Tuesday, June 29, 2010

Whose fault is it?

Whose fault is it?

Is marriage a sacrament, or is it just a legal contract? It remains an institution that offers the possibility of happiness, if configured right…

A recent discussion with my good friend on what I felt about the idea of divorce set me thinking about the ambivalence with which we generally tend to approach the subject. While we have learned to accept divorce, we'd much rather not think about it, unless we are forced to. I believe that our ambivalence is largely owing to the fact that we've not quite made up our minds on what precisely marriage means to us.

Traditionally, marriage has been considered a sacrament and this is the way most older Indians approach the institution of marriage. Obviously, in this situation, divorce becomes a moral dilemma, for, who would be comfortable engaging in sacrilege? Which explains why thousands of couples in the country, despite strongly feeling the need to separate from their partners for often very legitimate reasons, have hung in there and seen their lives through in an atmosphere of barely-manageable marital toxicity. Younger Indians though, don't necessarily see marriage as a sacred institution. Which perhaps explains why they are willing to consider the possibility of divorce when their marriages are not configured for emotional fulfilment.

However, it is still not easy even for young Indians to get blasé about divorce, for the sacrament theory of marriage is still strongly imbued in the hidden depth of their psyches, and perhaps their DNA even. So, despite the fact that the nation's lawmakers have recognised the validity of divorce in certain situations, Indian couples approach Family Courts with some considerable trepidation.

Considerable difficulty

Indian divorce legislation has rightly not made it easy for people to rush to divorce courts. The easiest form of divorce is that obtained by mutual consent, if both partners are mutually agreeable to a parting of ways. However, this is often not the case, for, one of the partners refuses to consent to a divorce for whatever reason. In such a situation, if the other partner still wants a divorce, the only option available is to unilaterally approach the court for divorce on certain specified grounds such as cruelty, desertion, mental disorder, adultery and so on. Obviously, the accused partner has a right to ‘contest' the allegations, and the burden of proof is on the accuser to prove to the court that the grounds on which divorce is sought really exist. Very often, it is extremely difficult to prove these beyond reasonable doubt, as a result of which many divorces go through lengthy and expensive legal processes which benefit none of the players. And it is not uncommon for the partner whose mind is made up on the issue of divorce to resort to unfounded allegations to strategically enhance the probability of divorce. However, this is now set to change.

Changes ahead

Very recently, the Indian cabinet has recommended amendments to divorce provisions under the Hindu Marriage Act and Special Marriages Act, whereby ‘irretrievable breakdown of marriage' will be considered an acceptable ground for divorce. In other words, even if one partner is unwilling, if the partner who approaches the court can prove that the marriage has irretrievably broken down, or if the accused partner is resorting to delaying tactics and avoiding court appearances, then the courts will be empowered to dissolve the marriage (of course, there will be lots of checks and balances and things may not be as simple as they sound). This is the equivalent of the much-debated “no-fault divorce” in the United States. Although the no-fault divorce first made its appearance in the state of California about 40 years ago, the other states took their own time adopting it (the state of New York is only now in the final stages of doing so). In fact, for many years New York state prided itself in having among the lowest divorce rates in the US and many New Yorkers now fear that there will be a flurry of divorce applications owing to the no-fault divorce, which is exactly the fear in the minds of many people in our country with this proposed amendment. However, such concerns are baseless, for, research has documented that although there is usually an initial increase in divorce applications when such legislation is enacted, things level off after a while, for, the rates of the ‘contested divorces' progressively decrease.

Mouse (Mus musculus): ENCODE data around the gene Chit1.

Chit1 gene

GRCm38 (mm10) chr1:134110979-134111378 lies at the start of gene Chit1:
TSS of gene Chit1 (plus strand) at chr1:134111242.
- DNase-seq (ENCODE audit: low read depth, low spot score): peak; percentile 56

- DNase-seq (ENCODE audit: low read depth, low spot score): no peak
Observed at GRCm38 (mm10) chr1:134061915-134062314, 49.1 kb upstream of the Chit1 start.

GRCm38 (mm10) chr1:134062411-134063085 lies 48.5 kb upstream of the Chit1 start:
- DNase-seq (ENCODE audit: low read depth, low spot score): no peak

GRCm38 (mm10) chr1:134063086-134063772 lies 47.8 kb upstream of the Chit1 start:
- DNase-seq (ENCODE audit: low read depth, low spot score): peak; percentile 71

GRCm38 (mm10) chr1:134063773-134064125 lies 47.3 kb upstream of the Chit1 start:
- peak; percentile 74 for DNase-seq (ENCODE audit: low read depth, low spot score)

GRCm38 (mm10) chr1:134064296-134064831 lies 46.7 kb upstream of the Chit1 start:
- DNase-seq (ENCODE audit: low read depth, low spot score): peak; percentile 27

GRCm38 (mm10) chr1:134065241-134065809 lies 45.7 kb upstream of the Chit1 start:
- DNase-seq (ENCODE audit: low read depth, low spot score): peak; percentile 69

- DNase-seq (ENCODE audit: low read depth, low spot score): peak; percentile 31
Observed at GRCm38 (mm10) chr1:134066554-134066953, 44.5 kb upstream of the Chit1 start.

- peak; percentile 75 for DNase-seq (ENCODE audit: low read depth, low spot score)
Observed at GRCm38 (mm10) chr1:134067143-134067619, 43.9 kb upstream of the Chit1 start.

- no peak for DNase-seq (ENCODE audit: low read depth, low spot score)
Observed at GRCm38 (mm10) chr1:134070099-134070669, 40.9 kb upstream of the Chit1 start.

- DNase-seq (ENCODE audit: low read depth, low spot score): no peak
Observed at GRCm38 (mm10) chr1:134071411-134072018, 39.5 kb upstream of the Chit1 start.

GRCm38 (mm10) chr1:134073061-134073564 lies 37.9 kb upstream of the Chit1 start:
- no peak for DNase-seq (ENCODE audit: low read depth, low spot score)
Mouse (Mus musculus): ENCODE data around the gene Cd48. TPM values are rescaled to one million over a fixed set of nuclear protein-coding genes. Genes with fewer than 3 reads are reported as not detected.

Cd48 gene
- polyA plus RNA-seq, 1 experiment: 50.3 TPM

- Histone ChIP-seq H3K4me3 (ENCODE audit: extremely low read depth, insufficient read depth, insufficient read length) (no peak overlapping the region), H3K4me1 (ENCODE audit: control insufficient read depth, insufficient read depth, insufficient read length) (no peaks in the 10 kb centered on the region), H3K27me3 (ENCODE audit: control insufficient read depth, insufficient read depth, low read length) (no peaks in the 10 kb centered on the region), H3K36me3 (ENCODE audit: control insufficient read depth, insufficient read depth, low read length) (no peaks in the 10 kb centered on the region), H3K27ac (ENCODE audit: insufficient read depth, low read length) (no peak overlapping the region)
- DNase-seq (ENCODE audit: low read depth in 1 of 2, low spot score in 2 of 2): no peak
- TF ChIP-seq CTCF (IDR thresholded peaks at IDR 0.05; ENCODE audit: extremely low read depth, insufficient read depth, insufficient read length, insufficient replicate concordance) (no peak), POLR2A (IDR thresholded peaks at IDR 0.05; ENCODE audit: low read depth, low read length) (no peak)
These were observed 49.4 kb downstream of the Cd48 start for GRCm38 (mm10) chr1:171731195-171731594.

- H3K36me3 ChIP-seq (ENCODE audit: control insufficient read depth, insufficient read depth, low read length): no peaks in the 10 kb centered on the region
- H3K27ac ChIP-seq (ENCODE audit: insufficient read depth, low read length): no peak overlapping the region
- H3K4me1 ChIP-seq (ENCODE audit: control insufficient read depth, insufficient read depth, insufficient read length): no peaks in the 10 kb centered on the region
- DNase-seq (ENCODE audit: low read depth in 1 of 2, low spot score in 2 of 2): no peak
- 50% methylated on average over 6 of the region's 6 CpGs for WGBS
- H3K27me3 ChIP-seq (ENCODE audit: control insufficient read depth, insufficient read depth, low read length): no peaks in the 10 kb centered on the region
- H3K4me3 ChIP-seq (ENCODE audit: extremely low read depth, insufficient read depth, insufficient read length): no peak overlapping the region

Needs work

Which brings me back to the point that I initially started exploring. If the laws of the land endorse the fact that some marriages can break down irretrievably, then marriage can no longer be viewed as a sacrament. Then how are we to think of it? A contract? I wouldn't really take such an extreme perspective. I would much rather consider marriage as a special relationship that provides all human beings the possibility of peace, health and happiness, but only if it is appropriately configured. For this to happen, one needs to usher three Cs into marriage: Commitment, Connectedness and Companionship. I would much rather we work towards such “no-fault marriages” and consider “no-fault divorces” only if, despite exhausting ourselves trying, we're still not able to get the marriage right. And since there are enough couples out there getting it right, I remain optimistic that the divorce rates in our country, which have been arguably pegged at about 11 divorces for every 1,000 marriages, are unlikely to veer too sharply northwards.

The writer is the author of the just-launched Fifty-50 Marriage: Return to Intimacy and can be contacted at vijay.nagaswami@gmail.com

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